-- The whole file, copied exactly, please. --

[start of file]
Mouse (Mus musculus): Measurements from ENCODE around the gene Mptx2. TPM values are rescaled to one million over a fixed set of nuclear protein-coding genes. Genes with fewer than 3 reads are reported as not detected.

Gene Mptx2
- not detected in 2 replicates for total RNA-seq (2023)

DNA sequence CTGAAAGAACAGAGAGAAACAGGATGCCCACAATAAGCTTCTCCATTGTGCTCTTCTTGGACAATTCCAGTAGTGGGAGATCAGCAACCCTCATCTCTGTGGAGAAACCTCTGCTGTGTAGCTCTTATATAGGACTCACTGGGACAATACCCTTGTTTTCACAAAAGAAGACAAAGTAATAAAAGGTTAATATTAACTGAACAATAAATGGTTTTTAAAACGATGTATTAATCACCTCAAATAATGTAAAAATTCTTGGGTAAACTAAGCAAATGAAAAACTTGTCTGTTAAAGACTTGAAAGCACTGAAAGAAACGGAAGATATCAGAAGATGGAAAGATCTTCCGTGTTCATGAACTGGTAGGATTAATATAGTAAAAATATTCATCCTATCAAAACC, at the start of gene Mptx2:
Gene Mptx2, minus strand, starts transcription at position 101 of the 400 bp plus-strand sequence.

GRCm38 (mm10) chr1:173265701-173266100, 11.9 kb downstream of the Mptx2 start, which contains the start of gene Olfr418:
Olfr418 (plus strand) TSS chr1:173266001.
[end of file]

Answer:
Mouse (Mus musculus): Measurements from ENCODE around the gene Mptx2. TPM values are rescaled to one million over a fixed set of nuclear protein-coding genes. Genes with fewer than 3 reads are reported as not detected.

Gene Mptx2
- not detected in 2 replicates for total RNA-seq (2023)

DNA sequence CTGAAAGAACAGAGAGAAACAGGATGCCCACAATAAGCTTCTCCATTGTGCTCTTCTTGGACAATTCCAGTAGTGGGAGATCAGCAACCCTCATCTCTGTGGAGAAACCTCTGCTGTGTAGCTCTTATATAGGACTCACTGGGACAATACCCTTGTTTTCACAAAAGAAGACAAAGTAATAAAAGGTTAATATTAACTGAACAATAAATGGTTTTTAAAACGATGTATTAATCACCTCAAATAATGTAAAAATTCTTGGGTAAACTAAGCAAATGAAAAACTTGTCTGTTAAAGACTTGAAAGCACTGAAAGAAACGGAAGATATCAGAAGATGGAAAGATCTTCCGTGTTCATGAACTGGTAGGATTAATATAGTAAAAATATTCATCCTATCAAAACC, at the start of gene Mptx2:
Gene Mptx2, minus strand, starts transcription at position 101 of the 400 bp plus-strand sequence.

GRCm38 (mm10) chr1:173265701-173266100, 11.9 kb downstream of the Mptx2 start, which contains the start of gene Olfr418:
Olfr418 (plus strand) TSS chr1:173266001.